Martha Stewart Living Omnimedia puts title on the blocks, announces layoffs
It is never good news to hear about layoffs in our business. Yesterday’s announcement by Martha Stewart Living Omnimedia (MSLO) seems oddly timed, as if Hurricane Sandy might provide PR cover for the media company.
The details are that MSLO would be laying off 70 employees, about 12 percent of staff. The company has also said it would make Everyday Food a supplement to its main title, Martha Stewart Living, to appear five times a year. Everyday Food has its own iPad edition, which has gotten pretty poor reviews due to bugs – whether that survives as a stand-alone title in app form is not known. Finally, MSLO would seek a buyer for its Whole Living title, and if can not be found the title would be shuttered.
“We have taken decisive action to drive the Company’s return to sustainable profitability, in part by reducing our costs for production and distribution and in part by creating even more engagement with our audiences, and better and more valuable opportunities for our advertisers,” Lisa Gersh, President and Chief Executive Officer, said. “The initiatives announced today, coupled with those we’ve taken over the past year, further the emphasis we have been placing on digital, mobile and video platforms, reflecting our commitment to put our expert lifestyle content in closer reach of consumers, with greater frequency and in the ways they demand today and will expect even more in the future.”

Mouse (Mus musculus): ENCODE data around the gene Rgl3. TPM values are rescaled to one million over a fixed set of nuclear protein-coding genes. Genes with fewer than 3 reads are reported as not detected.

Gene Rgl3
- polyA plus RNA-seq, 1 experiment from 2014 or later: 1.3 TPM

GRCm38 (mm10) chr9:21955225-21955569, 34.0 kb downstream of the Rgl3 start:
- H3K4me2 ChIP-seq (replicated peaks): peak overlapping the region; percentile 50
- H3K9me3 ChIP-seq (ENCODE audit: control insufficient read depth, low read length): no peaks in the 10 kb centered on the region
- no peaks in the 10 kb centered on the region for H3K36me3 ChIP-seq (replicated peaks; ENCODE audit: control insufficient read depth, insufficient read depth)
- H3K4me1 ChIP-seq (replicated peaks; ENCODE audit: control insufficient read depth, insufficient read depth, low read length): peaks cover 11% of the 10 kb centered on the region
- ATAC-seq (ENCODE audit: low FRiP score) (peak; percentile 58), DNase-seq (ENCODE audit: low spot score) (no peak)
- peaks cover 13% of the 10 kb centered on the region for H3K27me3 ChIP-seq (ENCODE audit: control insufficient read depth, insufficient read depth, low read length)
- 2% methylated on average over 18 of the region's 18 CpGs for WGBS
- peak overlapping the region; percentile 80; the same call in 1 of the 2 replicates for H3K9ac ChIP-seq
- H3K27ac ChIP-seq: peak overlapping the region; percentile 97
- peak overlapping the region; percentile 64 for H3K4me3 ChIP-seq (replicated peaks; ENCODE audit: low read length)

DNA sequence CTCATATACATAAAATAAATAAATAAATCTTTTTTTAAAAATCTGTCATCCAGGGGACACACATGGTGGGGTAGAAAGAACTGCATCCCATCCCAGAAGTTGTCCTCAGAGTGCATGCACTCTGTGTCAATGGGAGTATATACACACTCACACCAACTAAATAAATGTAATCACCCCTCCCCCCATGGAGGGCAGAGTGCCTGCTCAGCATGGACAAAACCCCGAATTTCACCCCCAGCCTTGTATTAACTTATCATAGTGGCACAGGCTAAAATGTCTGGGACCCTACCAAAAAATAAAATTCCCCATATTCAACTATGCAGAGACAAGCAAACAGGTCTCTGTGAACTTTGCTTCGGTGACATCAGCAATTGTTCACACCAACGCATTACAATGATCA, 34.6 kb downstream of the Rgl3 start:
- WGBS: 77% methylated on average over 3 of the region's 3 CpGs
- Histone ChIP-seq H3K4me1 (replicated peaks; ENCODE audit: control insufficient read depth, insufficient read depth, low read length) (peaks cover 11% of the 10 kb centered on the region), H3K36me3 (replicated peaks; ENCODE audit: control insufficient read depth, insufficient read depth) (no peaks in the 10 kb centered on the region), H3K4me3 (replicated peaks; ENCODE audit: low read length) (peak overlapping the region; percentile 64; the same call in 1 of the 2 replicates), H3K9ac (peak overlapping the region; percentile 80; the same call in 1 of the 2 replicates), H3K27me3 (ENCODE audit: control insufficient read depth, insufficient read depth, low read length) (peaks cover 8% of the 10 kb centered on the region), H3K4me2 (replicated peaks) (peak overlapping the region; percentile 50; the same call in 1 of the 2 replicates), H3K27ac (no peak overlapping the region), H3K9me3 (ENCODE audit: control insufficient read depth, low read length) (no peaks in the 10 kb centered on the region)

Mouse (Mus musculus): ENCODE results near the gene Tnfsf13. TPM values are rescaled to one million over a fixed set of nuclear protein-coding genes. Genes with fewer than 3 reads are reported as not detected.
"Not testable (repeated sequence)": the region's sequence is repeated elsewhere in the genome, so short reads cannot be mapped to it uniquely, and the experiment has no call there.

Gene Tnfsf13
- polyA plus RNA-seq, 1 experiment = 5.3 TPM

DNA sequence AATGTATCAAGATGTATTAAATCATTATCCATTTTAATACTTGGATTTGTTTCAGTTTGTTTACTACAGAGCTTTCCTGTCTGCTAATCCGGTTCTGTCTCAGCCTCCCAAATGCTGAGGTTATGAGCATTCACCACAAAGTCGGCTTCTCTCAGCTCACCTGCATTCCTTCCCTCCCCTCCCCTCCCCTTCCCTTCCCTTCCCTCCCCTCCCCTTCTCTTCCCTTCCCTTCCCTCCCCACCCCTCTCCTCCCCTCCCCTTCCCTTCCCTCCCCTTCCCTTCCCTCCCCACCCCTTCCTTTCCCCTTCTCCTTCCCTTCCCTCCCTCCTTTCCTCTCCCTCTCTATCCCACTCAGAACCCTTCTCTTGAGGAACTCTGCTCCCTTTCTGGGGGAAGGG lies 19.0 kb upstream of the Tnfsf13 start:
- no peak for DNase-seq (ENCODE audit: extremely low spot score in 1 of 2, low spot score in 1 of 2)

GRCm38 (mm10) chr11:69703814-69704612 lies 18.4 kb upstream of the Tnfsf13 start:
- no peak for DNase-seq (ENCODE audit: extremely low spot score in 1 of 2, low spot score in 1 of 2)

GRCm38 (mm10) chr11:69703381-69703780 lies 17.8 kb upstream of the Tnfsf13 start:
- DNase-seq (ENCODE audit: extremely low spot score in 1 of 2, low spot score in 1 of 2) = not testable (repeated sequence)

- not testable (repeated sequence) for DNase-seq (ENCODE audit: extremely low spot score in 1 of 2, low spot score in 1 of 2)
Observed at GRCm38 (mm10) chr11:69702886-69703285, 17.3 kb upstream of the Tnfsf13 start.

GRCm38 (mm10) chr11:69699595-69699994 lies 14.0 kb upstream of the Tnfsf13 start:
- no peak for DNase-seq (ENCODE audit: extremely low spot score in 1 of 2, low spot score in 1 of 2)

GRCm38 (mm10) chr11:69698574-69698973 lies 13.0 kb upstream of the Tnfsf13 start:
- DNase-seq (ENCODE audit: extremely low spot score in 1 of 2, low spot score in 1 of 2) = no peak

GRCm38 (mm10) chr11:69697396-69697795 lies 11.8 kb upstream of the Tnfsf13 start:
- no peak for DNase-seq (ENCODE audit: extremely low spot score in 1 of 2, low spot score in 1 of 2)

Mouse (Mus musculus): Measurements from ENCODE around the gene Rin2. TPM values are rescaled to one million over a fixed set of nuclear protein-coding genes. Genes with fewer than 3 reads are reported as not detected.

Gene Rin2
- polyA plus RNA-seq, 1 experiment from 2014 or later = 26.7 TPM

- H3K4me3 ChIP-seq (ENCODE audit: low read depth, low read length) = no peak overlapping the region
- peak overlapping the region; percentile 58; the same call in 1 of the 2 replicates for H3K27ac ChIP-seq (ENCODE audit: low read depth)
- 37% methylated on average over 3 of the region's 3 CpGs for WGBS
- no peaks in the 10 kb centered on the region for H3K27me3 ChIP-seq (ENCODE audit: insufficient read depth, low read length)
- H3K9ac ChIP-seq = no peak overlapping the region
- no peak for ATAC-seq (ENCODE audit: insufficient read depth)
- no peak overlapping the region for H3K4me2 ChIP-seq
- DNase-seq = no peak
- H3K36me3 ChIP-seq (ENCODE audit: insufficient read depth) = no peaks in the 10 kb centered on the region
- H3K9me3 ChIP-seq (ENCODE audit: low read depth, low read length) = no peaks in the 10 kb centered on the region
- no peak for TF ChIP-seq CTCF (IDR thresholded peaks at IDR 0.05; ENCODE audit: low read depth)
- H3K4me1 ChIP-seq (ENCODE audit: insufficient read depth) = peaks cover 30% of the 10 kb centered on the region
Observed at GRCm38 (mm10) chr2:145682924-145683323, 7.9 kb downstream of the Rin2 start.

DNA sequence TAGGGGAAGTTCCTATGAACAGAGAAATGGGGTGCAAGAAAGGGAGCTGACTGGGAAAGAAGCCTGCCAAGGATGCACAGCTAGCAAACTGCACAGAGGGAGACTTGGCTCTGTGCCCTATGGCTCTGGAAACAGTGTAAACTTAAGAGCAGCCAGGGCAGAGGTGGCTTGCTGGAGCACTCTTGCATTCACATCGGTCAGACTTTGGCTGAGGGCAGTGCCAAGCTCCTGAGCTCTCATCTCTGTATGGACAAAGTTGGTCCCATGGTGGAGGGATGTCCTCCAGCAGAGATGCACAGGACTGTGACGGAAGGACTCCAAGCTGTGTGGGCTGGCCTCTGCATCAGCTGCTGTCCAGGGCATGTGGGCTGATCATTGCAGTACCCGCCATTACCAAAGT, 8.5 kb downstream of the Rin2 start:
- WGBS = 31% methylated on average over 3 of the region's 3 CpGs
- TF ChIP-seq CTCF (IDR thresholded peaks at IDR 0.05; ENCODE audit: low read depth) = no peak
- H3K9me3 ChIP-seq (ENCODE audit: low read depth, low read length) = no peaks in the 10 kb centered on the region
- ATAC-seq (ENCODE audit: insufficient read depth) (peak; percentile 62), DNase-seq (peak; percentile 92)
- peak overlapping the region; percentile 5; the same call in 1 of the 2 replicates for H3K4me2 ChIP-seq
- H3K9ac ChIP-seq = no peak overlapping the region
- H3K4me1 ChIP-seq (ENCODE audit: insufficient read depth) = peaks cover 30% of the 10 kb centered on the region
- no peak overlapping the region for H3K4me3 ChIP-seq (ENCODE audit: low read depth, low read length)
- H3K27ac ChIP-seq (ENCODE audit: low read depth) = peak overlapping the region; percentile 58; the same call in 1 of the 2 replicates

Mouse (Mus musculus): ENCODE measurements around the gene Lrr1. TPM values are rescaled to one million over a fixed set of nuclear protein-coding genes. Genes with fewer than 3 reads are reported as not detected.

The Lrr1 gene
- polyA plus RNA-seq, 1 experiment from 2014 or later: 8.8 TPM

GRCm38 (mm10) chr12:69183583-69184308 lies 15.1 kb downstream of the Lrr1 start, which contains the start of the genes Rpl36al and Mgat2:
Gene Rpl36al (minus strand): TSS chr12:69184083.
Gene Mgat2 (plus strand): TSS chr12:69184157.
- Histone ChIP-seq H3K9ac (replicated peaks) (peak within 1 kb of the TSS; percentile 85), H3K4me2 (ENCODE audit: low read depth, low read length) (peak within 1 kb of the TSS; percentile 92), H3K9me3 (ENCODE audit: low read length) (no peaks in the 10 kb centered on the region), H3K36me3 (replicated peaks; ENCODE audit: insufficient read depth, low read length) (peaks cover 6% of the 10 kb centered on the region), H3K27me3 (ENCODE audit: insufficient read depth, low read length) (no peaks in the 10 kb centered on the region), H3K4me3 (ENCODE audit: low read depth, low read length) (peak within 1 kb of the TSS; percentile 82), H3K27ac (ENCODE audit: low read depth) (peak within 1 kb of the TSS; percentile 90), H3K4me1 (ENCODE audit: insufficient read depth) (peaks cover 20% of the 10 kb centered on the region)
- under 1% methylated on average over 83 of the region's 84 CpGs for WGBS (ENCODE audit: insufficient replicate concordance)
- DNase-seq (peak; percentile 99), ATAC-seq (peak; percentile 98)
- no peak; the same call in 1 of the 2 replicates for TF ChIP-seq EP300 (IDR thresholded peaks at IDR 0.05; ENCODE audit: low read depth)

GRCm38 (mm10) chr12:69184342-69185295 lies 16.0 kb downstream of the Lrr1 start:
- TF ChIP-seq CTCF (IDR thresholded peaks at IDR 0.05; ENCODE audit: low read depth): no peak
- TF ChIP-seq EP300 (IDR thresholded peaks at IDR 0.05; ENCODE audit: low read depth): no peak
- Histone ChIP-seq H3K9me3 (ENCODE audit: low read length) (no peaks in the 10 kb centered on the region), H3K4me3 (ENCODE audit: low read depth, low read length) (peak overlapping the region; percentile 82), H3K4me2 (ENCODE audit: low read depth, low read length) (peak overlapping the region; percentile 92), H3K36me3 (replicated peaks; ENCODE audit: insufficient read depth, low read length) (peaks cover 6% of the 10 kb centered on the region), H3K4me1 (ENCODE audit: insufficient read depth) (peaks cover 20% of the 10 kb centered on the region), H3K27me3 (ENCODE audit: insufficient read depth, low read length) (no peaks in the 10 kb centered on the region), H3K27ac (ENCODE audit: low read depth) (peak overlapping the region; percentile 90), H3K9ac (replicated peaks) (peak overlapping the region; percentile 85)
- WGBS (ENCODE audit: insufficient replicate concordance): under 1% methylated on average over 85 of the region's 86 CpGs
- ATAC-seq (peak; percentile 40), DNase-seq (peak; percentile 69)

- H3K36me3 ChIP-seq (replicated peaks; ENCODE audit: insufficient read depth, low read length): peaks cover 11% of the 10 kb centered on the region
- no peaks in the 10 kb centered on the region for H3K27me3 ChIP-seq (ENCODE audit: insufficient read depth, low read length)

|MSLO is shopping Whole Living|
(One does wish that media executives would stop using digital as an excuse to chop heads. The issue here is not media transformation, but the fact that both publishing and broadcasting revenues were down hard. Clearly there are problems with publishing management here.)
But portfolio adjustments are not necessarily a bad thing, even though they obviously effect those involved. The problem with MSLO as a magazine company is that it basically has one brand – Martha Stewart – and therefore is not diversified. While I’m sure that those within the company see the titles other than Living as unique unto themselves, readers don’t.
What MSLO needs is a few successful properties not associated with its main brand. It could do this by taking its knowledge of building a successful enterprise built around a personality to extend this to someone other than Martha Stewart, for instance.
The problem here might be that all the brands tend to attract the same advertisers. MSLO probably needs to broaden its base, grow its list of potential advertisers. It’s obviously hard to tell if this is the case without a complete ad page report, but this is what I suspect, in any case.
In the meantime, rolling up a title into another title is not being committed to digital, it is the old media way of handing a consolidation. If MSLO’s president were serious about taking a New Media approach the announcement would have talked about the Everyday Food app edition surviving as a 10-time a year tablet edition.